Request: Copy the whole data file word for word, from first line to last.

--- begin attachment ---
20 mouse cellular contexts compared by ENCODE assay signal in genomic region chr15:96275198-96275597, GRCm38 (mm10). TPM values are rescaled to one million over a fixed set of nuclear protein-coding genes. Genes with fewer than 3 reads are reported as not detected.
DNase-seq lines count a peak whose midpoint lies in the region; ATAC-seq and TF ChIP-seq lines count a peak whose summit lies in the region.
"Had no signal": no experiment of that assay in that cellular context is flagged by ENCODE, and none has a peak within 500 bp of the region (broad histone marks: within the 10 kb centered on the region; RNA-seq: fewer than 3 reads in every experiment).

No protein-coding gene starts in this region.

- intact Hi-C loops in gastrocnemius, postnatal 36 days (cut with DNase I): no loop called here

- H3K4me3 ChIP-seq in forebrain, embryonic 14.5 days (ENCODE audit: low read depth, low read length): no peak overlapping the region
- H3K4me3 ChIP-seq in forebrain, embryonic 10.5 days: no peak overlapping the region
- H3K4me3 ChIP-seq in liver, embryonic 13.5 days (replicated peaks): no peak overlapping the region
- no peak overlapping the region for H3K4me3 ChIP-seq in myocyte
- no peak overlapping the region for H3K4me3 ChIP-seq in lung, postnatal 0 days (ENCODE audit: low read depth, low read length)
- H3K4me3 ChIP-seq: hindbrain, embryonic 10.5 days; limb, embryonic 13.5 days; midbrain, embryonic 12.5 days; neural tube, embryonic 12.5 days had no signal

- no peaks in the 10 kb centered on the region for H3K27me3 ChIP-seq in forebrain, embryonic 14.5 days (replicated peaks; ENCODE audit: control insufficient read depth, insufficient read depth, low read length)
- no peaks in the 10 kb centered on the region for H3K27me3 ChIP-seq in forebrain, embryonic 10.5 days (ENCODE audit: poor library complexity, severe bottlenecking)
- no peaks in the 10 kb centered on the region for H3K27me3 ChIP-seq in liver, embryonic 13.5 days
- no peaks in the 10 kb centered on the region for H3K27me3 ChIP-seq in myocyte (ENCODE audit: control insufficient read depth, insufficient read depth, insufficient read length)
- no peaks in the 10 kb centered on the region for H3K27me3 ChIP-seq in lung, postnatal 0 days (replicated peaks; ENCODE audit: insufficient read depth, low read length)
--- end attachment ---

20 mouse cellular contexts compared by ENCODE assay signal in genomic region chr15:96275198-96275597, GRCm38 (mm10). TPM values are rescaled to one million over a fixed set of nuclear protein-coding genes. Genes with fewer than 3 reads are reported as not detected.
DNase-seq lines count a peak whose midpoint lies in the region; ATAC-seq and TF ChIP-seq lines count a peak whose summit lies in the region.
"Had no signal": no experiment of that assay in that cellular context is flagged by ENCODE, and none has a peak within 500 bp of the region (broad histone marks: within the 10 kb centered on the region; RNA-seq: fewer than 3 reads in every experiment).

No protein-coding gene starts in this region.

- intact Hi-C loops in gastrocnemius, postnatal 36 days (cut with DNase I): no loop called here

- H3K4me3 ChIP-seq in forebrain, embryonic 14.5 days (ENCODE audit: low read depth, low read length): no peak overlapping the region
- H3K4me3 ChIP-seq in forebrain, embryonic 10.5 days: no peak overlapping the region
- H3K4me3 ChIP-seq in liver, embryonic 13.5 days (replicated peaks): no peak overlapping the region
- no peak overlapping the region for H3K4me3 ChIP-seq in myocyte
- no peak overlapping the region for H3K4me3 ChIP-seq in lung, postnatal 0 days (ENCODE audit: low read depth, low read length)
- H3K4me3 ChIP-seq: hindbrain, embryonic 10.5 days; limb, embryonic 13.5 days; midbrain, embryonic 12.5 days; neural tube, embryonic 12.5 days had no signal

- no peaks in the 10 kb centered on the region for H3K27me3 ChIP-seq in forebrain, embryonic 14.5 days (replicated peaks; ENCODE audit: control insufficient read depth, insufficient read depth, low read length)
- no peaks in the 10 kb centered on the region for H3K27me3 ChIP-seq in forebrain, embryonic 10.5 days (ENCODE audit: poor library complexity, severe bottlenecking)
- no peaks in the 10 kb centered on the region for H3K27me3 ChIP-seq in liver, embryonic 13.5 days
- no peaks in the 10 kb centered on the region for H3K27me3 ChIP-seq in myocyte (ENCODE audit: control insufficient read depth, insufficient read depth, insufficient read length)
- no peaks in the 10 kb centered on the region for H3K27me3 ChIP-seq in lung, postnatal 0 days (replicated peaks; ENCODE audit: insufficient read depth, low read length)